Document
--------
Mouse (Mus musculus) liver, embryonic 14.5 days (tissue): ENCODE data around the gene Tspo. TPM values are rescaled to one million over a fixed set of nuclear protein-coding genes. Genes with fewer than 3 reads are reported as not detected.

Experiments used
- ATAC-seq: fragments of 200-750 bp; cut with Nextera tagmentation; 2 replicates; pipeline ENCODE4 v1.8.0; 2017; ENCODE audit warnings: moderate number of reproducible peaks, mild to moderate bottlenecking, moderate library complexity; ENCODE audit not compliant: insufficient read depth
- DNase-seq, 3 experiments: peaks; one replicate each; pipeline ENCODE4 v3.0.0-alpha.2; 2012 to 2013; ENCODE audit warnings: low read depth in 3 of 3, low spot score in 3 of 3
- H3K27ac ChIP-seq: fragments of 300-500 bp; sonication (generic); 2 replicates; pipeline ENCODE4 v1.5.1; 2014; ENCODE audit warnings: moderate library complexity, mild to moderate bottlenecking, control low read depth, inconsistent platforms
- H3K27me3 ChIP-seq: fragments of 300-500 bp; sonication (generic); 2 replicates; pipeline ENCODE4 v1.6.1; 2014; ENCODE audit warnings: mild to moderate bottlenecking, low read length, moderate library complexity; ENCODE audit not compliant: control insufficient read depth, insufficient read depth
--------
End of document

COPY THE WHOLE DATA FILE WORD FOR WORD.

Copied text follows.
Mouse (Mus musculus) liver, embryonic 14.5 days (tissue): ENCODE data around the gene Tspo. TPM values are rescaled to one million over a fixed set of nuclear protein-coding genes. Genes with fewer than 3 reads are reported as not detected.

Experiments used
- ATAC-seq: fragments of 200-750 bp; cut with Nextera tagmentation; 2 replicates; pipeline ENCODE4 v1.8.0; 2017; ENCODE audit warnings: moderate number of reproducible peaks, mild to moderate bottlenecking, moderate library complexity; ENCODE audit not compliant: insufficient read depth
- DNase-seq, 3 experiments: peaks; one replicate each; pipeline ENCODE4 v3.0.0-alpha.2; 2012 to 2013; ENCODE audit warnings: low read depth in 3 of 3, low spot score in 3 of 3
- H3K27ac ChIP-seq: fragments of 300-500 bp; sonication (generic); 2 replicates; pipeline ENCODE4 v1.5.1; 2014; ENCODE audit warnings: moderate library complexity, mild to moderate bottlenecking, control low read depth, inconsistent platforms
- H3K27me3 ChIP-seq: fragments of 300-500 bp; sonication (generic); 2 replicates; pipeline ENCODE4 v1.6.1; 2014; ENCODE audit warnings: mild to moderate bottlenecking, low read length, moderate library complexity; ENCODE audit not compliant: control insufficient read depth, insufficient read depth